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Year : 2011  |  Volume : 14  |  Issue : 5  |  Page : 15-16
 

Constipation in Parkinson's disease



Date of Web Publication21-Jul-2011

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How to cite this article:
. Constipation in Parkinson's disease. Ann Indian Acad Neurol 2011;14, Suppl S1:15-6

How to cite this URL:
. Constipation in Parkinson's disease. Ann Indian Acad Neurol [serial online] 2011 [cited 2019 Sep 18];14, Suppl S1:15-6. Available from: http://www.annalsofian.org/text.asp?2011/14/5/15/83089



   Introduction Top


Constipation is a common problem in Parkinson's disease (PD), occurring in about 50-60% of patients and may occur even before the motor symptoms appear. [1] Various mechanisms causing it are degeneration of neurons in myenteric plexus of colon with presence of Lewy bodies, weakness and incoordinated contraction of muscles of pelvic floor and abdominal muscles which is unable to straighten, anorectal angle preventing passage of stool, dystonic contractions of muscles, megacolon and volvulus. [2],[3]

Principles of management are the following. In early stages, simple measures may be tried, but later on, combinations may be needed.

  • Dietary modifications include increased intake of fluids (6-8 glasses of water/day), high fiber diet, and plenty of raw vegetables/salads, and bran can be added to increase the bulk.
  • Exercise should be increased.
  • Medicines that can be helpful include milk of magnesia, Cisapride, Mosapride (5HT4 agonist/partial 5HT3 antagonist), enemas, suppositories, stool softeners such as lactulose.



   Pain/Dysesthesia in PD Top


Pain is a common problem in PD and occurs in about 50% of patients. It occurs both in early phase and in advanced stage of disease - more often in off period, but also in on period. [4],[5]

The exact mechanism of pain and dysesthesia is not known, but several mechanisms are proposed. These are: [6],[7] abnormal firing in afferent nerves in dystonic muscles, impaired ability of basal ganglia to modulate sensory information, alteration in serotonergic pathways, decreased activity of dopaminergic fibers on dorsal horn and intermediolateral column of spinal cord and reduced pain threshold due to dopamine deficiency by action on frontal, insular and cingulated gyrus (limbic system) and reduced nociceptive flexion reflex threshold by the same mechanism.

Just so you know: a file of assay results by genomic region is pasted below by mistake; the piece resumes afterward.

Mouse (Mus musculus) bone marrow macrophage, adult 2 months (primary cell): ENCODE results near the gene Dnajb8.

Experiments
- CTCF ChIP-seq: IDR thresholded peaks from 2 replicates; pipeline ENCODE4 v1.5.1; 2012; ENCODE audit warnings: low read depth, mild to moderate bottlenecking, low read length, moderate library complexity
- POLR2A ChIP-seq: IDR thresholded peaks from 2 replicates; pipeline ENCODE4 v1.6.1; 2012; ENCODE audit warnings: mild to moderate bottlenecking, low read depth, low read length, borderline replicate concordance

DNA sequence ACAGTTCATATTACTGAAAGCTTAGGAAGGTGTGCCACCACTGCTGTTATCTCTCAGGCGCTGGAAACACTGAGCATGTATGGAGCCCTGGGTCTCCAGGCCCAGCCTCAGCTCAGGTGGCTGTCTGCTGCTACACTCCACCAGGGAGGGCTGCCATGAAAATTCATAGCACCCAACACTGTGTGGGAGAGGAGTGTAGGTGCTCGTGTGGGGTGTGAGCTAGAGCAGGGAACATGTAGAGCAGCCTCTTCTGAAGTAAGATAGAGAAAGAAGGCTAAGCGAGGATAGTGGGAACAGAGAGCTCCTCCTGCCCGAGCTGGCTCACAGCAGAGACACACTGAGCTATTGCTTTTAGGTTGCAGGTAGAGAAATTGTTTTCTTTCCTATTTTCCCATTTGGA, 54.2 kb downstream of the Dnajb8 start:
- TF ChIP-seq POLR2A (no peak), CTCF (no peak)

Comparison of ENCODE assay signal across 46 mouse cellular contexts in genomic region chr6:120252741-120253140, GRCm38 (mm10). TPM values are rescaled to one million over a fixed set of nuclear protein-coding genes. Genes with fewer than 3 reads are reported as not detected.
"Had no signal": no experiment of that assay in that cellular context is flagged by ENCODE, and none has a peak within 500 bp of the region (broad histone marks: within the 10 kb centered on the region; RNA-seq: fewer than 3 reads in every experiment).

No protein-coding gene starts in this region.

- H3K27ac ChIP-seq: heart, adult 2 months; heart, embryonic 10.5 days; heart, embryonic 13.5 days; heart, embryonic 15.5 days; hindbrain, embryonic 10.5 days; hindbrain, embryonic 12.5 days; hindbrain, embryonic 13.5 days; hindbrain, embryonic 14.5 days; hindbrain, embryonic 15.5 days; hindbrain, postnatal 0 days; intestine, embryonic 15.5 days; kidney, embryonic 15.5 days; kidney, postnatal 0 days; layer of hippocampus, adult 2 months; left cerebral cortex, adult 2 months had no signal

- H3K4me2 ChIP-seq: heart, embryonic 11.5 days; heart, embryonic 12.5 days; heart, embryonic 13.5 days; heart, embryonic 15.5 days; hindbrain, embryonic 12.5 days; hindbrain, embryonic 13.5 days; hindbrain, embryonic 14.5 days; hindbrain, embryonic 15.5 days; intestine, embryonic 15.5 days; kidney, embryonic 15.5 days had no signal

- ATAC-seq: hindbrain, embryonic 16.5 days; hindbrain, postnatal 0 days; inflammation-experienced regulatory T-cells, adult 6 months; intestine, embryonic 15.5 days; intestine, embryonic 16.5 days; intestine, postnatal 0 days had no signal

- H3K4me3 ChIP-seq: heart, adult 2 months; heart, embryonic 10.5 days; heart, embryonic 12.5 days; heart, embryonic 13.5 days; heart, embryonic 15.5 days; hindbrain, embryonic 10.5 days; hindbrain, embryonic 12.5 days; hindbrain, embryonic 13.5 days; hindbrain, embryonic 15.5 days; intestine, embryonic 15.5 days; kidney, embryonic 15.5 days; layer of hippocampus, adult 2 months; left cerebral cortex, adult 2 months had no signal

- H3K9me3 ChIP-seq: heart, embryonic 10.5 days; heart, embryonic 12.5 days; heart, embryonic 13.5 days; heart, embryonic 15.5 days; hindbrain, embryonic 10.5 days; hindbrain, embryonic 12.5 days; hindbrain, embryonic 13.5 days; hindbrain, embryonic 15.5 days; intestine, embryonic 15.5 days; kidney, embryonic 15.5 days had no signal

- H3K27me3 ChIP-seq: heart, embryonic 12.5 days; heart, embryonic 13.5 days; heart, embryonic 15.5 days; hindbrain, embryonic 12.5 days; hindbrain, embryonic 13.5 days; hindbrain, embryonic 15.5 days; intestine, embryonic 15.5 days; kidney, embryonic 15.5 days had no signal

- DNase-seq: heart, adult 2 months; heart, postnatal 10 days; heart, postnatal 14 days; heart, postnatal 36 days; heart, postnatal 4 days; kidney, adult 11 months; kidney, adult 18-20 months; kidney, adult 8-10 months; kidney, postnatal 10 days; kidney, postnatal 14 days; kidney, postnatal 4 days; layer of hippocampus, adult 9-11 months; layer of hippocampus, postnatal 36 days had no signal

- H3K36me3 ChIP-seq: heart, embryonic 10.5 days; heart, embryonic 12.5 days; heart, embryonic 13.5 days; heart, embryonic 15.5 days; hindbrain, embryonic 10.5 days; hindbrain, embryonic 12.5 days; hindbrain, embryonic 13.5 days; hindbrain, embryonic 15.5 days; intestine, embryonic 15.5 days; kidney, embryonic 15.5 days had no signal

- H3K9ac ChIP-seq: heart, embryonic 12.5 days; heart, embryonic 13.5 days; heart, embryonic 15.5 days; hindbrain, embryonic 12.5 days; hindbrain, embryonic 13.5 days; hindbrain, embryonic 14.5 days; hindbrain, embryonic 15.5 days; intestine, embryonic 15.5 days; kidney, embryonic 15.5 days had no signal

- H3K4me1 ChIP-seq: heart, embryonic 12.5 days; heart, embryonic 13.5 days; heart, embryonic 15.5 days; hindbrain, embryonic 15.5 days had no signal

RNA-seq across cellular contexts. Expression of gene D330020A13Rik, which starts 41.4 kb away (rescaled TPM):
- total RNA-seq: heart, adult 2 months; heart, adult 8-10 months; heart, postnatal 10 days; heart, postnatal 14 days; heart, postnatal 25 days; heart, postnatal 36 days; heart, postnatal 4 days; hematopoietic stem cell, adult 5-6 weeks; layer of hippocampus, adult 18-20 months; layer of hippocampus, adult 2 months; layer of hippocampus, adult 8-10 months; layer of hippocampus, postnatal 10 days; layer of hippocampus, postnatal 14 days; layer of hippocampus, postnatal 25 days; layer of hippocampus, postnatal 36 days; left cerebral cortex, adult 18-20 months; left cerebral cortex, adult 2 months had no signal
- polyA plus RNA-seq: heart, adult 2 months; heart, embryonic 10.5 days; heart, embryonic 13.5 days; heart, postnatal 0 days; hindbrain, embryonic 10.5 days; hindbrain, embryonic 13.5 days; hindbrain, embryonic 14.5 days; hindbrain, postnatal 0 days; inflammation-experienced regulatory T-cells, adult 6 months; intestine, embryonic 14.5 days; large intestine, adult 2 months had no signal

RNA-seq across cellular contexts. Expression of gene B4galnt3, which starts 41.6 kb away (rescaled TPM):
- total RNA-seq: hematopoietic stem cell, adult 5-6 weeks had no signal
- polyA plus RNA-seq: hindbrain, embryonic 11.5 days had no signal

The presentation of pain/dysesthesia includes: painful "frozen shoulder" usually on the side of first symptom, especially before treatment is started (usually early in the disease), off-period limb pain, off-period painful foot dystonia, pain and dysesthesia on chest or abdomen. Some patients may have mechanical nerve root distribution pain/paresthesia coldness/numbness, arthritis and pain due to bursitis.

The management of these symptoms [8] is by introduction of dopaminergic therapy with dopamine agonist or levodopa, passive and active exercise and DBS (in advanced stages).

 
   References Top

1.Abbott RD, Ross GW, White LR, Sanderson WT, Burchfiel CM, Kashon M, et al. Environmental, life-style, and physical precursors of clinical Parkinson's disease: Recent findings from the Honolulu-Asia Aging Study. J Neurol 2003;250:III30-9.   Back to cited text no. 1
    
2.Edwards LL, Quigley EM, Pfeiffer RF. Gastrointestinal dysfunction in Parkinson's disease: Frequency and pathophysiology. Neurology 1992;42:726-32.  Back to cited text no. 2
    
3.Singaram C, Ashraf W, Gaumnitz EA, Torbey C, Sengupta A, Pfeiffer R, et al. Dopaminergic defect of enteric nervous system in Parkinson's disease patients with chronic constipation. Lancet 1995;346:861-4.  Back to cited text no. 3
    
4.Waseem S, Gwinn-Hardy K. Pain in Parkinson's disease. Common yet seldom recognized symptom is treatable. Postgrad Med 2001;110:33-4,39-40,46.  Back to cited text no. 4
    
5.Ford B, Louis ED, Greene P, Fahn S. Oral and genital pain syndromes in Parkinson's disease. Mov Disord 1996;11:421-6  Back to cited text no. 5
    
6.Sandyk R. Pineal melatonin and sensory symptoms in Parkinson disease. Ital J Neurol Sci 1989;10:399-403.  Back to cited text no. 6
    
7.Chudler EH, Dong WK. The role of the basal ganglia in nociception and pain. Pain 1995;60:3-38.  Back to cited text no. 7
    
8.Drake DF, Harkins S, Qutubuddin A. Pain in Parkinson's disease: Pathology to treatment, medication to deep brain stimulation. NeuroRehabilitation 2005;20:335-41.  Back to cited text no. 8
    




 

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